What If I’m Already Over 5/24?

If you are already over 5/24, you have a tough decision to make. It could be worth avoiding opening new personal cards while you wait for some of your existing accounts to age out of the 24-month timeframe. If it’s only going to be a few months before you’re under 5/24, holding off on applying for any more cards could be worth becoming eligible to open a new Chase card.

However, if it’s going to be a while before you’re under 5/24 again, consider the opportunity cost of waiting. It might make more sense to continue pursuing sign-up bonuses with other banks rather than change your strategy to get in Chase’s good graces.

Do Business Cards Factor Into My 5/24 Status?

If you want to apply for a Chase business card, you are still subject to the 5/24 rule. That is to say, Chase will not approve your application for a new business card if you’re over the 5/24 limit.

However, you may have also read that business cards don’t count towards 5/24. That’s true for ‘most’ business cards but is a source of confusion for many. The reason we say ‘most’ business cards is that select card issuers do report opened accounts to your personal credit report.

Just to recap:

  • All personal credit cards from every issuer are recorded on your credit report, and count towards your 5/24 score.
  • Business credit cards from Capital One, Discover, and TD Bank are recorded on your personal credit report. Thus, these business cards count towards your 5/24 score.
  • Business credit cards from American Express, Bank of America, Barclays, Chase, and Citi are not recorded on your personal credit report. So, they do not count towards your 5/24 score.

How Authorized User Accounts Affect 5/24

If you are an authorized user on someone else’s credit card account, this account will show up on your credit report and count towards your 5/24 score. But thankfully, you’re not stuck with this mark on your 5/24 status. There are two ways that you can have authorized users removed from your 5/24 status.

Remove the Authorized User Account From Your Credit Report

The first step is to ask the primary account holder to remove you as an authorized user. Once they do, contact the credit reporting agencies to have the authorized user account removed from your report.

Remember to only do this for authorized user accounts opened in the last 24 months. You don’t need to remove older authorized user accounts for the sake of 5/24 status.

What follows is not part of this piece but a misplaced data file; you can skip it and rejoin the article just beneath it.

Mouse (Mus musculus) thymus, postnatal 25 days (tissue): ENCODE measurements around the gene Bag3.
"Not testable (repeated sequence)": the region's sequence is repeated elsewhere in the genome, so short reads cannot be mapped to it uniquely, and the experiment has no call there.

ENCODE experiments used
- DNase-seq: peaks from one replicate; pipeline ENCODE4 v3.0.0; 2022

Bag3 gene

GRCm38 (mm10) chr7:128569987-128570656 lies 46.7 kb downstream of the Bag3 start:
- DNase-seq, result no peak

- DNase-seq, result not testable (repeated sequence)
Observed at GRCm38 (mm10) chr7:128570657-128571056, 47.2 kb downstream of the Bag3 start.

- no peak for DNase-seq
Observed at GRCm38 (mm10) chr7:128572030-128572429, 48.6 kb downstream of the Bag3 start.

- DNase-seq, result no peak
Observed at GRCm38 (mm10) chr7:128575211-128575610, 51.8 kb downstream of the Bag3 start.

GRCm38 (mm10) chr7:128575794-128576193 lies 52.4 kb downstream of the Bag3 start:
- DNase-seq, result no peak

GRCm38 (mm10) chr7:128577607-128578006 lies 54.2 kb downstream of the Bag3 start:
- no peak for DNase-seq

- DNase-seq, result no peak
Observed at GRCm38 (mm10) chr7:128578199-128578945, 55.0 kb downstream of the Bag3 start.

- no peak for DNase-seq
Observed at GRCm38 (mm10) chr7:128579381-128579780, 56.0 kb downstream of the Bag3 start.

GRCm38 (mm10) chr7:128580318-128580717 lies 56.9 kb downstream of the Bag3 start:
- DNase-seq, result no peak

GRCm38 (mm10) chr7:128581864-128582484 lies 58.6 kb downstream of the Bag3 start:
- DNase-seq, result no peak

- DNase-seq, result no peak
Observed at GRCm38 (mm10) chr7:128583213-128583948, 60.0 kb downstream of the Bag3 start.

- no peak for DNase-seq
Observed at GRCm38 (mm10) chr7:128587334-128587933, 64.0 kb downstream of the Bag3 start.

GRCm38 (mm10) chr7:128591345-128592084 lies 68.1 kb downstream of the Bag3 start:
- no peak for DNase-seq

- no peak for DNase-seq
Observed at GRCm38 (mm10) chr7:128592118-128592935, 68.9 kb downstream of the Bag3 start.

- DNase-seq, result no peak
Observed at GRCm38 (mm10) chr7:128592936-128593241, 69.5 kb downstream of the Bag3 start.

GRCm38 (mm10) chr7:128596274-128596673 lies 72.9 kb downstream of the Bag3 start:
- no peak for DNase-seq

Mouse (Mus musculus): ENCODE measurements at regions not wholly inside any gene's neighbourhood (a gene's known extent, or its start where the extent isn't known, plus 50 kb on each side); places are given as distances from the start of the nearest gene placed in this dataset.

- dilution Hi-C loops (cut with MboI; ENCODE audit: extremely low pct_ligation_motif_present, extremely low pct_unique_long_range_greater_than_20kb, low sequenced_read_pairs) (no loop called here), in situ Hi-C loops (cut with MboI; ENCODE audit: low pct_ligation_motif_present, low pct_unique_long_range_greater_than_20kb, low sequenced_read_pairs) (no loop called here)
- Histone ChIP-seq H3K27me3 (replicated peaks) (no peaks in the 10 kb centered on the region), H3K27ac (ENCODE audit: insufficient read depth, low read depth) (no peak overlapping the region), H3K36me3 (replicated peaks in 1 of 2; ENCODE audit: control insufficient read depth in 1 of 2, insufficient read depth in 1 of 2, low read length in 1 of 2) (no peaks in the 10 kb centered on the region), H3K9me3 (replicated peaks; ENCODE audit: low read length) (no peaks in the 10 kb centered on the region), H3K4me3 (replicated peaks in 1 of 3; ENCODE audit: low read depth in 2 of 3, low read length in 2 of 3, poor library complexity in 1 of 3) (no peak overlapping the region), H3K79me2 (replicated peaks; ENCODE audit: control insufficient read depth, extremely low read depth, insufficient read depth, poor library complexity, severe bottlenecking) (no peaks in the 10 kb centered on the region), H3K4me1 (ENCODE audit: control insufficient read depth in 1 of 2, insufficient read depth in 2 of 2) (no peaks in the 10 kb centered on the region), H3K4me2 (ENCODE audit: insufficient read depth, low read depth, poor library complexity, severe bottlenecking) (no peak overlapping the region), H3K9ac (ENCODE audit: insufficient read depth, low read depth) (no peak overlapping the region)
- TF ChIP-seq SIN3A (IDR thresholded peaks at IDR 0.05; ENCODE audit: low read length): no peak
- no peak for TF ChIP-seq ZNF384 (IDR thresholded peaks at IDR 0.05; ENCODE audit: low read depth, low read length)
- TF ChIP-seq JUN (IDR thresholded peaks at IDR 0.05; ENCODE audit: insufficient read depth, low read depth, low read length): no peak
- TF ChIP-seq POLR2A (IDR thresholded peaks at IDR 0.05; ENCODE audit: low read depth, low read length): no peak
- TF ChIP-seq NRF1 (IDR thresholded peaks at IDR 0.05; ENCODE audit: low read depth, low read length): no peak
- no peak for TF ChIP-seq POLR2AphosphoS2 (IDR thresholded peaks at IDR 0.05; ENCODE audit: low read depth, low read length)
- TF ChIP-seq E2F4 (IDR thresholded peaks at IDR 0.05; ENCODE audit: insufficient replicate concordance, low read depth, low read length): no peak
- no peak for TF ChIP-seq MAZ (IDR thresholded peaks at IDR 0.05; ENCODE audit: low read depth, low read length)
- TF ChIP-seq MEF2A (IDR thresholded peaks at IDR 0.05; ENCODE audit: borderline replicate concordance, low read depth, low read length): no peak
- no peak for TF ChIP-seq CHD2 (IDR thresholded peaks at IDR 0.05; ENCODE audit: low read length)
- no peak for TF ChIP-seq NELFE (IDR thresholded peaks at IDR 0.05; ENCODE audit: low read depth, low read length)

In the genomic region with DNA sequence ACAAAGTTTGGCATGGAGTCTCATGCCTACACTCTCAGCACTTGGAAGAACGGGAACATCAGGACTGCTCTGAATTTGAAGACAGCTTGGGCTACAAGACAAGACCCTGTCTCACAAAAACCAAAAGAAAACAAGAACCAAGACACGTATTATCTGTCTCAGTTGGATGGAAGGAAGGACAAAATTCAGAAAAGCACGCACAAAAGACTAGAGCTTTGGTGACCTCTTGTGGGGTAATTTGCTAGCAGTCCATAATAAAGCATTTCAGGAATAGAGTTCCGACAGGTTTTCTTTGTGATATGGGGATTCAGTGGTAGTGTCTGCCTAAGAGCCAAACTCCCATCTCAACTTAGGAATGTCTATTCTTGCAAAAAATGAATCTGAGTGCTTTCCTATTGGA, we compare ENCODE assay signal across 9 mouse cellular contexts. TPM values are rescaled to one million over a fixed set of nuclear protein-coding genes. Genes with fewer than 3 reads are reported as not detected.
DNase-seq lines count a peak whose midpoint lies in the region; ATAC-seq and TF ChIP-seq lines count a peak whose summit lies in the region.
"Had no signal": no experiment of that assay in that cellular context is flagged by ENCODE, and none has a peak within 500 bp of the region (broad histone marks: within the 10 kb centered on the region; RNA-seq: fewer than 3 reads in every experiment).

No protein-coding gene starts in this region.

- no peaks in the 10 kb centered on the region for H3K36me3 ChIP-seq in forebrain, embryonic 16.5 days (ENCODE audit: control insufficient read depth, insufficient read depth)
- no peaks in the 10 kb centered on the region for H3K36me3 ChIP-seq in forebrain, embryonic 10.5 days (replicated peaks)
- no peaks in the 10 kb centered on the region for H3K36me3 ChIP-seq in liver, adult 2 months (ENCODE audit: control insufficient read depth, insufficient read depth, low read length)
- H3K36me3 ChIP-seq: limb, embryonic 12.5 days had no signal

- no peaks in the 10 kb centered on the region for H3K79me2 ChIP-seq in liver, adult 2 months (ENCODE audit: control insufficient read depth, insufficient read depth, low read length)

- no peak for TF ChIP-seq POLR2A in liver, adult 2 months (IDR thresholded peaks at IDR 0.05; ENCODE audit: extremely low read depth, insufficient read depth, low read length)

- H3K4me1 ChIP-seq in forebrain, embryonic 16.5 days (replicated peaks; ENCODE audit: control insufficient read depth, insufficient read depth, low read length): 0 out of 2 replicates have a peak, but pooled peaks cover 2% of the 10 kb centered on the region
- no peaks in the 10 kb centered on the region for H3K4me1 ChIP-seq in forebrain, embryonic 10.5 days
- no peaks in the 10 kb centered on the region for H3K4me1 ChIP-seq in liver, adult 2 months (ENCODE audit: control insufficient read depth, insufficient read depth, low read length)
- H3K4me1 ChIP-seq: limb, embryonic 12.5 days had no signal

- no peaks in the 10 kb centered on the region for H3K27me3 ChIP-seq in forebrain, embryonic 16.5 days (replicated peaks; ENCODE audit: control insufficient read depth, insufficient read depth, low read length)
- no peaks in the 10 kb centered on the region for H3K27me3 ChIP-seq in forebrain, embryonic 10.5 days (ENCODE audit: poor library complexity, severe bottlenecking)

Ask Chase to Remove the Authorized User Account During Reconsideration

The other option is to try to work with Chase’s reconsideration desk after a denial. Chase card applicants have reported success in requesting that a Chase reconsideration agent removes authorized user accounts while reconsidering their card application.

For example, say that you’ve opened four cards in the last 24 months and are an authorized user on two other accounts opened in the past 24 months. Your 5/24 count will be considered 6/24 for the sake of automatic approvals. But, you can call and ask a Chase reconsideration agent to remove the two authorized user accounts from consideration.

Not everyone is going to like this method. After all, this requires applying for a Chase card with the knowledge that you’ll likely be denied at first. Then, you’ll need to call Chase’s reconsideration desk—a process that some may find intimidating. Even after all of this, you may still not be successful. But, this process is worth it for those that don’t want to go through the trouble of removing authorized user accounts from their credit report.

Final Thoughts

Chase issues some of the best rewards cards available in the U.S., including iconic travel credit cards like the Chase Sapphire Preferred® Card, Chase Freedom Unlimited®, and Ink Business Preferred® Credit Card. Understanding the 5/24 rule is essential if you want to incorporate Chase cards into your rewards strategy.

Getting back under 5/24 can require some patience if you’ve opened too many accounts recently. But, it’s well worth the effort. For anyone just starting out, planning your initial application strategy around the 5/24 rule will allow you to add Chase’s best rewards cards to your wallet before moving on to other card issuers.